A dog lover and certified chef, Diana Klein of Cincinnati debuts her column, Canine Cuisine, in this issue of Queen City Pets.
Her column provides readers with delicious, healthful recipes for Fido and family using many of the same ingredients, which minimizes time at the grocery store.
Chef Diana has rigorous training in the culinary arts.
She graduated with honors from the Midwest Culinary Institute at Cincinnati State after retiring from Procter & Gamble in 2012 where she worked for 22 years in Global Data Management.
In addition to private catering, Chef Diana, 64, teaches Healthy Vegan Cooking for cancer survivors at the Cancer Support Community Greater Cincinnati-Northern Kentucky. She also volunteers at the Hopple Street Neighborhood Health Center, a joint effort between Cincinnati Children’s Hospital and the North Fairmont community, where she prepares as many as 200 snacks at a time for parents and their children.
Her dog Phoenix, a shepherd-boxer mix adopted at three months and now 9, figures prominently in her life.
Chef Diana said that she cannot help but compare her beloved dog with the mythical bird Phoenix.
“The beautiful, legendary bird … lived in Arabia and, according to myth, consumed itself by fire every 500 years,” according to thehellenictimes.com. “A new, young phoenix — just as breathtaking — sprang from its ashes.”
Phoenix, fire, ashes, rebirth. The mythology resonates when considering that Phoenix helped save her life and that of her husband Ron in a 2007 house fire.
The couple, unaware of the smoldering wiring in their 70-year-old home, went to bed for the night when Phoenix was 2 years old.
“Phoenix kept running from Ron to me, and she was relentless,” Chef Diana recalled. “Twice Ron got up and could not find anything wrong. Finally, I switched on the light in the bedroom and heard a whoosh sound. That is when we saw smoke coming through the floorboards…If it weren’t for her, we could have died.”
They escaped and, in the end, only the shell of the house remained, Chef Diana said. From the ashes of their home—just as in the story of the mythical phoenix—the couple rebuilt, forever grateful to the dog that rescued them.
Phoenix also stood by Chef Diana in 2008 when Ron died of a heart attack when the couple was vacationing in Germany.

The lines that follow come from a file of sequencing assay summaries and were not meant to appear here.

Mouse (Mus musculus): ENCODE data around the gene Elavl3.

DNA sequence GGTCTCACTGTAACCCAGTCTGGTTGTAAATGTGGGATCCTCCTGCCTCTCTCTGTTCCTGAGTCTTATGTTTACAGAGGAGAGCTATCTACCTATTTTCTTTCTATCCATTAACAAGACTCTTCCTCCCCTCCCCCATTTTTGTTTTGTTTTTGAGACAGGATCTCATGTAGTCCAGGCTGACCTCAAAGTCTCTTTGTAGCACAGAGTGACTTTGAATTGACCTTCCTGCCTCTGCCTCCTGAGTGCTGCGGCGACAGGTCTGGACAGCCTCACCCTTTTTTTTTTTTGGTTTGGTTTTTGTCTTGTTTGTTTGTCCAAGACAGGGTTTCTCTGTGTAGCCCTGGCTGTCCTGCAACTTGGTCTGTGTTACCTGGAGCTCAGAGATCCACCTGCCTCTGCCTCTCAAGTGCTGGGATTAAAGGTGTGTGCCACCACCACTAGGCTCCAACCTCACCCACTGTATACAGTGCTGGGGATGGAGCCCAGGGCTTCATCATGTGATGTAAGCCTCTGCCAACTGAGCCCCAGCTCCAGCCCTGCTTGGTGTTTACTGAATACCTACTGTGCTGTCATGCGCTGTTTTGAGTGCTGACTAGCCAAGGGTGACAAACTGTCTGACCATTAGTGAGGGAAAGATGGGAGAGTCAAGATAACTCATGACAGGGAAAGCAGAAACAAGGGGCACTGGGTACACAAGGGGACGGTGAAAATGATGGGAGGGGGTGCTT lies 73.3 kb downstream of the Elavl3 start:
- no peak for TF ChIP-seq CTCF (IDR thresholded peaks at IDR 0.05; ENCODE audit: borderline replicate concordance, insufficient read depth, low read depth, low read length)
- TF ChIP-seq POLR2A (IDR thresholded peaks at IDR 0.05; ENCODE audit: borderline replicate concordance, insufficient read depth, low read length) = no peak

“When I came home, Phoenix stayed by my side,” Chef Diana said, “and when I sat and cried, she laid her head in my lap. . . I don’t know how I could have made it without Phoenix.”
Today, Chef Diana often takes Phoenix, a trained therapy dog, to visit boys at St. Joseph Orphanage, Altercrest Campus. She also serves as a court-appointed special advocate for a 14-year-old boy through Hamilton County’s CASA program and volunteers at the Little Brothers Friends of the Elderly, a national non-profit working to relieve isolation and loneliness among older people.
She has four children. Her daughter, Laura, 42, works as a physical therapist in rural Oregon where she resides with her doctor-husband Marty. Her son Erik, 36, is an engineer at General Electric in Cincinnati, and his wife Julie works part-time at a school and is the mother of Chef Diana’s two “wonderful, perfect” grandchildren, Tyler, 12, and Nicholas, 7. Her son Mathew, 32, teaches English classes and world history to Korean middle school students in South Korea. A son, Ronnie, died at age 3.
The chef advises readers to check with their vets about their dogs’ nutritional needs before changing their diets. In her first column, Chef Diana features the vitamin-packed sweet potato.
“Super Simple Sweet Potato Dog Treats”
Dogs just love these healthy treats–a nice break from the traditional store-bought versions
1 sweet potato
¼ cup unsweetened applesauce
2 ½ cups whole wheat flour
*Optional: 1-2 tablespoons peanut butter
Preheat oven to 350 degrees
Poke sweet potato and cook in microwave until tender (about 6 minutes) let cool to touch.
Cut potato in half and scoop out flesh into mixing bowl.
Add remaining ingredients, and mix until blended. Add peanut butter, if desired.
Turn out dough onto floured surface and roll to ½” thickness. Add more flour if the dough is too sticky.
Cut out shapes with a cookie cutter or pizza cutter and place on cookie sheet lined with parchment paper.
Bake for 35-40 minutes. Cool in pans, then move to wire rack.
Store treats in Ziploc bag in the refrigerator for up to 3 weeks, or they can be frozen for three months.
The dough also can be made into a roll, covered with plastic wrap, and frozen. Thaw and slice as you would cookies.
“Sweet Potato Bisque”
5 cups low sodium vegetable broth
4 large carrots, washed and chopped (the skin of carrots has a lot of nutrition, so leave skin on for extra vitamins)
3 large sweet potatoes, peeled and chopped
2 tsp. freshly ground ginger
1 tsp. ground sage
2 cups frozen corn
In a large pot place the carrots and sweet potatoes. Add the vegetable broth, bring to a boil, then lower heat to a simmer for 20-30 minutes, until fork tender.
If you have an inversion blender, you can blend ingredients right in the pot.
If not, blend the soup in batches in a blender, then return each batch to the large pot.
Add the fresh ginger, sage, and frozen corn. Simmer for 10 minutes.
Season to taste with salt and pepper.
For an added burst of flavor, try adding a tablespoon of maple syrup and a few dashes of cinnamon.